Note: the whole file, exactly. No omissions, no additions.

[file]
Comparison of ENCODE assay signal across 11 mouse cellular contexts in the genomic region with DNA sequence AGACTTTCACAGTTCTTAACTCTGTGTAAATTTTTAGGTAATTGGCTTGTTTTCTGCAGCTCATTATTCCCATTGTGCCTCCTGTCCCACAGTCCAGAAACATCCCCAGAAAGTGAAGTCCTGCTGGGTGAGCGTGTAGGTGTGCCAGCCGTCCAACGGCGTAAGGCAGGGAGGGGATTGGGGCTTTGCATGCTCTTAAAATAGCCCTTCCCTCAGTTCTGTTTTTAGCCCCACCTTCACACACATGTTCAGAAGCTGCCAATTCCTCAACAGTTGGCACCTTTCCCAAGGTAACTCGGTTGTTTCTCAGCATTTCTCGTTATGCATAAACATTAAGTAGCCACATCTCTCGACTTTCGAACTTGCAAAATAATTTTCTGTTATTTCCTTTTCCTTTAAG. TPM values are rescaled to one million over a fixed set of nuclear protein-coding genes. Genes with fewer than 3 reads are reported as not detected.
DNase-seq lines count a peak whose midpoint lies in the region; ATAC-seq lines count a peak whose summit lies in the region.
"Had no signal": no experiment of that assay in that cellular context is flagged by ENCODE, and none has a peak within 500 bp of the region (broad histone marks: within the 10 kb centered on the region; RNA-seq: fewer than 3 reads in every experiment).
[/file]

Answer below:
Comparison of ENCODE assay signal across 11 mouse cellular contexts in the genomic region with DNA sequence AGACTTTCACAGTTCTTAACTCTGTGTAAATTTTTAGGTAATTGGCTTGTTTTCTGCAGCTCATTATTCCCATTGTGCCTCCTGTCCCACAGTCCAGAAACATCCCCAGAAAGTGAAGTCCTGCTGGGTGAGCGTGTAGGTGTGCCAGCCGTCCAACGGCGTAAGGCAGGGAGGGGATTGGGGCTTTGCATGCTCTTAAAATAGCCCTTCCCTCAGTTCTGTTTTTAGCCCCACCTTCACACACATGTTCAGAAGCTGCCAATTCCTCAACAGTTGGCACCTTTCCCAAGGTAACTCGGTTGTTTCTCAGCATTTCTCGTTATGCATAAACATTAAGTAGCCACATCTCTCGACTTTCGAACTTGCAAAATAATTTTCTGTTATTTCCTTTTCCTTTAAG. TPM values are rescaled to one million over a fixed set of nuclear protein-coding genes. Genes with fewer than 3 reads are reported as not detected.
DNase-seq lines count a peak whose midpoint lies in the region; ATAC-seq lines count a peak whose summit lies in the region.
"Had no signal": no experiment of that assay in that cellular context is flagged by ENCODE, and none has a peak within 500 bp of the region (broad histone marks: within the 10 kb centered on the region; RNA-seq: fewer than 3 reads in every experiment).